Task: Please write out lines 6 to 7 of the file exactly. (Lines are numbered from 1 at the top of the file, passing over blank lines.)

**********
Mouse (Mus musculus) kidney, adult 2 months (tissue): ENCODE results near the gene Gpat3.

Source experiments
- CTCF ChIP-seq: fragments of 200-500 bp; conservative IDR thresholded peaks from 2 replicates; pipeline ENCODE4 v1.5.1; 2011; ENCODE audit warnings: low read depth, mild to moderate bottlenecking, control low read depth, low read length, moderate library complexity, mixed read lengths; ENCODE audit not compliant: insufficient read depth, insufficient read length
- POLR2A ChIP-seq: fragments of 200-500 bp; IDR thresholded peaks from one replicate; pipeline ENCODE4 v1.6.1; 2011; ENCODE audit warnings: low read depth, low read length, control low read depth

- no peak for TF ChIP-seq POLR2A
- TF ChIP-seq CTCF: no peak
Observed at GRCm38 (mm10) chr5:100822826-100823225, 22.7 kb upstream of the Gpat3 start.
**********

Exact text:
- TF ChIP-seq CTCF: no peak
Observed at GRCm38 (mm10) chr5:100822826-100823225, 22.7 kb upstream of the Gpat3 start.